https://doi.org/10.29046/TMF.018.1.010">
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Abstract

Introduction:

Tumor lysis syndrome (TLS) is a life-threatening complication most commonly observed in highly proliferative hematologic malignancies. The rapid release of intracellular contents causes hyperkalemia, hyperuricemia, hyperphosphatemia, and secondary hypocalcemia. The constellation of metabolic abnormalities can manifest clinically as renal insufficiency, cardiac arrhythmias, seizures, and death due to multi-organ failure. Traditionally, TLS is rarely observed in relatively indolent malignancies such as multiple myeloma. However, its frequency may be increasing with the advent of more effective and targeted therapies such as bortezomib. We herein report a 62-year-old man with IgA kappa light chain multiple myeloma who developed two episodes of TLS ten days apart following a single cycle of bortezomib therapy.

Case Presentation:

A 62-year-old man presented to a local community hospital with a month of progressive back pain. He was found to have T11-L4 pathological fractures and was subsequently found to have an elevated kappa-to-lamba ratio at 1606 with IgA predominance on the SPEP. Flow cytometry of the peripheral blood was negative for plasmablasts. He soon underwent a bone marrow biopsy with aspirate revealing greater than 90% plasma cell involvement of the bone marrow. Based on the workup, he was diagnosed with IgA kappa light chain multiple myeloma and was initiated on bortezomib therapy. He was deemed stable for discharge on the same day that the therapy was initiated given no acute adverse reactions were observed. Within 24 hours, he became acutely altered and was readmitted. He was intubated for airway protection and given intravenous hydration and broad-spectrum antibiotics prior to being transferred to our medical intensive care unit. On arrival, he was anuric and in acute renal failure. His presentation and laboratory findings met criteria for both clinical and laboratory TLS (Table 1, Figure 1). He was treated with rasburicase and started on hemodialysis. His TLS labs gradually normalized. Broad-spectrum antibiotics were continued through Day 6 of his hospitalization (8 days after bortezomib therapy).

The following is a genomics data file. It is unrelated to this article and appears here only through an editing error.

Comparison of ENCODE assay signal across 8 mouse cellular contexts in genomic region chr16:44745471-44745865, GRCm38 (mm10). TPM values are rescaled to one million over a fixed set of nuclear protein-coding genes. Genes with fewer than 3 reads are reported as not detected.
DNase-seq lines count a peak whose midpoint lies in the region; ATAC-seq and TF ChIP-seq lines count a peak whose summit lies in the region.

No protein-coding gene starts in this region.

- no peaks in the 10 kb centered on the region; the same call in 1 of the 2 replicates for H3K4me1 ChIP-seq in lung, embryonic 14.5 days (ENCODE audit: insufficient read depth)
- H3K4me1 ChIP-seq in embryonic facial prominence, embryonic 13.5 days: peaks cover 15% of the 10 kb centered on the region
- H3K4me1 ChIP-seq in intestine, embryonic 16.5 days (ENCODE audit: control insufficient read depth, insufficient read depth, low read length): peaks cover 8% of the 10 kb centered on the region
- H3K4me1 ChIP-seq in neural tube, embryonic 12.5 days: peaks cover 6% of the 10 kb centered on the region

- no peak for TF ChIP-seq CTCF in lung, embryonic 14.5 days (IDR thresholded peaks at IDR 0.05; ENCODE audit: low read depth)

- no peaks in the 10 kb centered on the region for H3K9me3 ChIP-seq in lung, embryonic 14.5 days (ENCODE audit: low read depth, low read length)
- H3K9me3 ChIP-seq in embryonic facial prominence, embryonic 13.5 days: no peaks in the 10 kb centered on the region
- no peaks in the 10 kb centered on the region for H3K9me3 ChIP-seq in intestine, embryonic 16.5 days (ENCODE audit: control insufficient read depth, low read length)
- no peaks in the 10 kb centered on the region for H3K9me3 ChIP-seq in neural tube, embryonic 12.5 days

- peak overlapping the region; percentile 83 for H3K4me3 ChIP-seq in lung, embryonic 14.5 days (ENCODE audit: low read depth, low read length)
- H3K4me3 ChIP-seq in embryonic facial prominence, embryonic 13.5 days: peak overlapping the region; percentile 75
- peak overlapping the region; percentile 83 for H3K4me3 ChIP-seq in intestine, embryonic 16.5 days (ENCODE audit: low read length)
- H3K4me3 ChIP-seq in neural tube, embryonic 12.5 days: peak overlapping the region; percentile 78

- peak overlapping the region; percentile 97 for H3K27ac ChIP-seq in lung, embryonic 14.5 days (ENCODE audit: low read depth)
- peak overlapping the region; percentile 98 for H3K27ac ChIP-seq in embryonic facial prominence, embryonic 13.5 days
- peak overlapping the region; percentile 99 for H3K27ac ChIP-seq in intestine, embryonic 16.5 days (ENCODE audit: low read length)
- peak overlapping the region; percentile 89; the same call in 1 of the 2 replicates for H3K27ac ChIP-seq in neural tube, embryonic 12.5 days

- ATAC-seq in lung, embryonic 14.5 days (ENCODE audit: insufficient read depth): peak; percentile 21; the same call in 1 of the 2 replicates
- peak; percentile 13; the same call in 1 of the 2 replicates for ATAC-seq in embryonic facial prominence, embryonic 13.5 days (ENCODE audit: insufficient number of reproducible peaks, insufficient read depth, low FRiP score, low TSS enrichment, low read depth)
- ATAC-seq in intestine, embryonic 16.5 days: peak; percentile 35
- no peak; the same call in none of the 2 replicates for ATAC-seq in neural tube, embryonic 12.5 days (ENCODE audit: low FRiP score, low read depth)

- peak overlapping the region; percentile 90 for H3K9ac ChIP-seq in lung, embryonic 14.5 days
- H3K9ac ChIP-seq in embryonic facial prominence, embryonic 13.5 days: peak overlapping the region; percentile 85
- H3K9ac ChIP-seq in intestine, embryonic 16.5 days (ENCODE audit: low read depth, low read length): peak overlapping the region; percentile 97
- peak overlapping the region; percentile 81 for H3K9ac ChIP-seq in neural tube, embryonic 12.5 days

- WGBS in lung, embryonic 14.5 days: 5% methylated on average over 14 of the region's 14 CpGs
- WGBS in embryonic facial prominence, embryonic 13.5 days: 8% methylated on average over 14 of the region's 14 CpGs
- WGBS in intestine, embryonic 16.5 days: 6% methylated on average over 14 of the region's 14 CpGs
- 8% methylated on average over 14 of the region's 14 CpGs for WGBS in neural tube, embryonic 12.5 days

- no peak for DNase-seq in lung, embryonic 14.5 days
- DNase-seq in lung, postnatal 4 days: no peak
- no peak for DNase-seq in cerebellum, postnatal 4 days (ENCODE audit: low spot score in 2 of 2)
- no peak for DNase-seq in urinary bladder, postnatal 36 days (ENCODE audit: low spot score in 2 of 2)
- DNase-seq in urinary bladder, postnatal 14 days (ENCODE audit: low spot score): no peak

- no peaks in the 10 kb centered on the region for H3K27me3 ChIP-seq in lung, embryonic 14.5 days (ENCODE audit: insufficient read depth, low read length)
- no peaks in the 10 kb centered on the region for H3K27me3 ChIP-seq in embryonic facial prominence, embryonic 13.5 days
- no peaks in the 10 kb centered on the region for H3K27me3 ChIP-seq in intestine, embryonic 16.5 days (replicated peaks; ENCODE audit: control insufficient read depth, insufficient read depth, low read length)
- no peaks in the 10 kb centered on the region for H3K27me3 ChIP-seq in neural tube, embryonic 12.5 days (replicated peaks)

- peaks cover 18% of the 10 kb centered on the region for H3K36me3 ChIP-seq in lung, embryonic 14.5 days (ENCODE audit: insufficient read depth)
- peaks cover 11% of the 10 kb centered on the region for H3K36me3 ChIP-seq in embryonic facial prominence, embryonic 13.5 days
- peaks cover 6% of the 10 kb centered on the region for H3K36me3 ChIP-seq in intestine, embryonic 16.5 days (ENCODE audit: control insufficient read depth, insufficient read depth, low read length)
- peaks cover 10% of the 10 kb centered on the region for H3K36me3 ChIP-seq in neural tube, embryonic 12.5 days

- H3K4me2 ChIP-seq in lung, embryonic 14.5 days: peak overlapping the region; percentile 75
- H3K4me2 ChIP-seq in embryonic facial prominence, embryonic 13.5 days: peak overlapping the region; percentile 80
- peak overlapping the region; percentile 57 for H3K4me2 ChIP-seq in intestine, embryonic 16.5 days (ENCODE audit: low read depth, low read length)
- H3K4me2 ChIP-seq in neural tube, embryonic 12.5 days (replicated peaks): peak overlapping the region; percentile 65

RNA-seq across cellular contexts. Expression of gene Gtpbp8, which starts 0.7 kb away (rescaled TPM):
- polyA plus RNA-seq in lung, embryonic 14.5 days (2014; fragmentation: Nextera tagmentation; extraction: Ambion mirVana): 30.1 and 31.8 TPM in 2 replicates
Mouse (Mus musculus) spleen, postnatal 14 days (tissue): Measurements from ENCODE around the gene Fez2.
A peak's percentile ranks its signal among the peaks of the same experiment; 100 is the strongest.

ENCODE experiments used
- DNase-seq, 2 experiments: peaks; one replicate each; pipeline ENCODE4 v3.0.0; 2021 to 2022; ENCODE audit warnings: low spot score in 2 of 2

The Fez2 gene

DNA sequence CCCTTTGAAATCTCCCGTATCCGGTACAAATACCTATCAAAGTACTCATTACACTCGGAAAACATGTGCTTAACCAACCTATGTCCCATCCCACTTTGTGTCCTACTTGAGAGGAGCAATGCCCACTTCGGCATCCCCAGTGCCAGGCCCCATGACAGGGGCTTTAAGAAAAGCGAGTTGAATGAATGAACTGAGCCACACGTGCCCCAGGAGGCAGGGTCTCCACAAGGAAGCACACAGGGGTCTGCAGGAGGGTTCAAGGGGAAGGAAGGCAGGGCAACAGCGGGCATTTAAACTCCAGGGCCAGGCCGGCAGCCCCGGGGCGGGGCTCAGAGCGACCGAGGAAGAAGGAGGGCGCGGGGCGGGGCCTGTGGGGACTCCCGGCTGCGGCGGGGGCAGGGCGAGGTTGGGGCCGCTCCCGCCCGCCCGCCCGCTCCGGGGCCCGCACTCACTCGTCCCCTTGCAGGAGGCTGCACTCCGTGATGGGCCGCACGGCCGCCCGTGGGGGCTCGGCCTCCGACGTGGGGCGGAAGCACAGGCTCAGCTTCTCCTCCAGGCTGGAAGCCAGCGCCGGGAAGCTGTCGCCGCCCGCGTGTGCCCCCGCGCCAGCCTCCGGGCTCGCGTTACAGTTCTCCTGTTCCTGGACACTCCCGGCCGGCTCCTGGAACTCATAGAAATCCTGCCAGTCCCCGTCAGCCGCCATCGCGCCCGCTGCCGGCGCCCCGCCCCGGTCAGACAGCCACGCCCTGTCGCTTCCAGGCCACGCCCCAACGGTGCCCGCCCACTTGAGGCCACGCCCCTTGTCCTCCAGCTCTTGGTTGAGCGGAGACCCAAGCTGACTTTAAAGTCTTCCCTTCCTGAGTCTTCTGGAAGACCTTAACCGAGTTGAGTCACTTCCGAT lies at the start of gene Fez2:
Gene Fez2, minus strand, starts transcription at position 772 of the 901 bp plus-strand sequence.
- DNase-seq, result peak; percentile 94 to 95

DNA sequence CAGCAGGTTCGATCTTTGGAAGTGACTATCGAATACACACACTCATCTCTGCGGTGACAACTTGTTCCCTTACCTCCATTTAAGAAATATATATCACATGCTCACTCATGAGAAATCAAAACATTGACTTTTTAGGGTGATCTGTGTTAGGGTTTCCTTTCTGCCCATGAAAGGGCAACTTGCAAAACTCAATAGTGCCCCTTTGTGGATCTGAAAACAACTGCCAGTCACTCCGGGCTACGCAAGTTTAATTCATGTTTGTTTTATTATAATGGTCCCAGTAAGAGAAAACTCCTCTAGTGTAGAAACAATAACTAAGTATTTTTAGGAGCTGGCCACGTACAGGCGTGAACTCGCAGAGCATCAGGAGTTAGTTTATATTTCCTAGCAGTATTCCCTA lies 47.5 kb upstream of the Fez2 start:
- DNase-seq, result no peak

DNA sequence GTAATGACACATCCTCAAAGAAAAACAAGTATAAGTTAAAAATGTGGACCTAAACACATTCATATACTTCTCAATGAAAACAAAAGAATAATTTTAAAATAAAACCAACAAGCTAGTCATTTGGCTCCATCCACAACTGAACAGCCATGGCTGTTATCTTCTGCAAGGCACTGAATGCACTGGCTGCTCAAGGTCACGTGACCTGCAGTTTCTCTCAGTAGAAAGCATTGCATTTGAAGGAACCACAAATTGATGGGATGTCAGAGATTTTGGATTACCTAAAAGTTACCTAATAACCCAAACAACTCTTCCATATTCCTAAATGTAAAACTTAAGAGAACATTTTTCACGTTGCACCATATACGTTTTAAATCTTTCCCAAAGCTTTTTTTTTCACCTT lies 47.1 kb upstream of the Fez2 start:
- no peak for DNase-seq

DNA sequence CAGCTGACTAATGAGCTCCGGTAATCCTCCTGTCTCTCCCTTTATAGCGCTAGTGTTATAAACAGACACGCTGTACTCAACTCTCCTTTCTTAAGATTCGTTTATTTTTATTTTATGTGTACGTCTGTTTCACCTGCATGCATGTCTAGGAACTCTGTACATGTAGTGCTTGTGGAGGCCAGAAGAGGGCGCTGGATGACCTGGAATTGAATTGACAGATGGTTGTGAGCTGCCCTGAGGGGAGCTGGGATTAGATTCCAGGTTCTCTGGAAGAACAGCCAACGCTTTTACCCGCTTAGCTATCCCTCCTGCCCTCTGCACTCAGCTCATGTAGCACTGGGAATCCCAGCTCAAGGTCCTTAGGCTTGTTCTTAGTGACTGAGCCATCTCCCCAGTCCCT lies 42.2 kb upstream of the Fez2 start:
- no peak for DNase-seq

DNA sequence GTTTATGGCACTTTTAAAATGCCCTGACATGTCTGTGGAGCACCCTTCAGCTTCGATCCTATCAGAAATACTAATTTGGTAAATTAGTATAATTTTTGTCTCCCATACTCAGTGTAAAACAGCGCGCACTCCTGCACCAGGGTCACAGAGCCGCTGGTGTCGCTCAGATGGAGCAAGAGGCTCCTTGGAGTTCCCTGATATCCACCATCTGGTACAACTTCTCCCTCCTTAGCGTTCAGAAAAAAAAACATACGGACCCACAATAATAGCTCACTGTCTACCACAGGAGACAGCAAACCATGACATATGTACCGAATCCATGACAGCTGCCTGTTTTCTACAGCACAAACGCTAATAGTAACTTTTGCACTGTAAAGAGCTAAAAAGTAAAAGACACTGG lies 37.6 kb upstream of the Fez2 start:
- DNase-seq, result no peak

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https://doi.org/10.29046/TMF.018.1.010">